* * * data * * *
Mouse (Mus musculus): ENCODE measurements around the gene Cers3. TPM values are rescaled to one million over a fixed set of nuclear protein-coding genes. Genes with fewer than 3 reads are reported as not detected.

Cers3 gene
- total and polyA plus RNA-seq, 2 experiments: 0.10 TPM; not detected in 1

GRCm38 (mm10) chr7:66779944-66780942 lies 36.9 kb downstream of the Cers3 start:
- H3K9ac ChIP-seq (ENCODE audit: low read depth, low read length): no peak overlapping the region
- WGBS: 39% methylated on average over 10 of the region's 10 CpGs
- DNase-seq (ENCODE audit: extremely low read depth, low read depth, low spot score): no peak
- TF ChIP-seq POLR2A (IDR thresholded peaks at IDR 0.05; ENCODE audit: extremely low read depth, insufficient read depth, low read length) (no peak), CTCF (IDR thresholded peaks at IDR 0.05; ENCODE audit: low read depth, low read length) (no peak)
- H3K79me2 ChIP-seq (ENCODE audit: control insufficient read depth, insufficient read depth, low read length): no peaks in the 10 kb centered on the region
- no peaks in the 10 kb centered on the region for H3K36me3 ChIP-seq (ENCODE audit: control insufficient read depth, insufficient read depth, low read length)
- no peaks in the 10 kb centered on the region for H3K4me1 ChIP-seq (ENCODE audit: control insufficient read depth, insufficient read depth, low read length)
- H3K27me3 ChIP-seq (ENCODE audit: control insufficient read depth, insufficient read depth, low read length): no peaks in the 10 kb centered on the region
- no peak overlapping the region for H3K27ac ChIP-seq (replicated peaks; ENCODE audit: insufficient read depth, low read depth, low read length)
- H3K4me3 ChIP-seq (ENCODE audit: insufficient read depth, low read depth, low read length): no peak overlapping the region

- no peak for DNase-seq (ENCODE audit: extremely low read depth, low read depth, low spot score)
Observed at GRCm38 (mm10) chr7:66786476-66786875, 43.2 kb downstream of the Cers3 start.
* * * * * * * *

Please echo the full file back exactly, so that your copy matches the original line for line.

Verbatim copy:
Mouse (Mus musculus): ENCODE measurements around the gene Cers3. TPM values are rescaled to one million over a fixed set of nuclear protein-coding genes. Genes with fewer than 3 reads are reported as not detected.

Cers3 gene
- total and polyA plus RNA-seq, 2 experiments: 0.10 TPM; not detected in 1

GRCm38 (mm10) chr7:66779944-66780942 lies 36.9 kb downstream of the Cers3 start:
- H3K9ac ChIP-seq (ENCODE audit: low read depth, low read length): no peak overlapping the region
- WGBS: 39% methylated on average over 10 of the region's 10 CpGs
- DNase-seq (ENCODE audit: extremely low read depth, low read depth, low spot score): no peak
- TF ChIP-seq POLR2A (IDR thresholded peaks at IDR 0.05; ENCODE audit: extremely low read depth, insufficient read depth, low read length) (no peak), CTCF (IDR thresholded peaks at IDR 0.05; ENCODE audit: low read depth, low read length) (no peak)
- H3K79me2 ChIP-seq (ENCODE audit: control insufficient read depth, insufficient read depth, low read length): no peaks in the 10 kb centered on the region
- no peaks in the 10 kb centered on the region for H3K36me3 ChIP-seq (ENCODE audit: control insufficient read depth, insufficient read depth, low read length)
- no peaks in the 10 kb centered on the region for H3K4me1 ChIP-seq (ENCODE audit: control insufficient read depth, insufficient read depth, low read length)
- H3K27me3 ChIP-seq (ENCODE audit: control insufficient read depth, insufficient read depth, low read length): no peaks in the 10 kb centered on the region
- no peak overlapping the region for H3K27ac ChIP-seq (replicated peaks; ENCODE audit: insufficient read depth, low read depth, low read length)
- H3K4me3 ChIP-seq (ENCODE audit: insufficient read depth, low read depth, low read length): no peak overlapping the region

- no peak for DNase-seq (ENCODE audit: extremely low read depth, low read depth, low spot score)
Observed at GRCm38 (mm10) chr7:66786476-66786875, 43.2 kb downstream of the Cers3 start.